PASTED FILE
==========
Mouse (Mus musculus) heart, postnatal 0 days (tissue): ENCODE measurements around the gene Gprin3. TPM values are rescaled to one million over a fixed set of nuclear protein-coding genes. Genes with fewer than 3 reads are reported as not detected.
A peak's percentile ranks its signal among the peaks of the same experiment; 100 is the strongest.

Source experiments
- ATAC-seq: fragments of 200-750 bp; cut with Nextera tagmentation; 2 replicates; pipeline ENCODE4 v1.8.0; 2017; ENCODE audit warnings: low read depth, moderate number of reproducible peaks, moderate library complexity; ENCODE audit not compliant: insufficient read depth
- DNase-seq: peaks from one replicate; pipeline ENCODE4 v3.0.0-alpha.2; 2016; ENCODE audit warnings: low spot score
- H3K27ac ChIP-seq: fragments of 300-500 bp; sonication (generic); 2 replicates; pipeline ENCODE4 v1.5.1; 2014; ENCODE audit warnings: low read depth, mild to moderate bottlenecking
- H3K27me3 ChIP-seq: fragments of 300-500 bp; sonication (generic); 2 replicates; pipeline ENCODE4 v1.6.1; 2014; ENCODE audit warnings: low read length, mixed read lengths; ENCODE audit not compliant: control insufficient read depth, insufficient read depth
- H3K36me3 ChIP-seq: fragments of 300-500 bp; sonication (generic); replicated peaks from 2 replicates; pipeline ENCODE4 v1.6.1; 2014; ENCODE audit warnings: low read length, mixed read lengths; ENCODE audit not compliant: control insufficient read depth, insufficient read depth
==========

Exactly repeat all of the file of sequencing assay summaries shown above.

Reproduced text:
Mouse (Mus musculus) heart, postnatal 0 days (tissue): ENCODE measurements around the gene Gprin3. TPM values are rescaled to one million over a fixed set of nuclear protein-coding genes. Genes with fewer than 3 reads are reported as not detected.
A peak's percentile ranks its signal among the peaks of the same experiment; 100 is the strongest.

Source experiments
- ATAC-seq: fragments of 200-750 bp; cut with Nextera tagmentation; 2 replicates; pipeline ENCODE4 v1.8.0; 2017; ENCODE audit warnings: low read depth, moderate number of reproducible peaks, moderate library complexity; ENCODE audit not compliant: insufficient read depth
- DNase-seq: peaks from one replicate; pipeline ENCODE4 v3.0.0-alpha.2; 2016; ENCODE audit warnings: low spot score
- H3K27ac ChIP-seq: fragments of 300-500 bp; sonication (generic); 2 replicates; pipeline ENCODE4 v1.5.1; 2014; ENCODE audit warnings: low read depth, mild to moderate bottlenecking
- H3K27me3 ChIP-seq: fragments of 300-500 bp; sonication (generic); 2 replicates; pipeline ENCODE4 v1.6.1; 2014; ENCODE audit warnings: low read length, mixed read lengths; ENCODE audit not compliant: control insufficient read depth, insufficient read depth
- H3K36me3 ChIP-seq: fragments of 300-500 bp; sonication (generic); replicated peaks from 2 replicates; pipeline ENCODE4 v1.6.1; 2014; ENCODE audit warnings: low read length, mixed read lengths; ENCODE audit not compliant: control insufficient read depth, insufficient read depth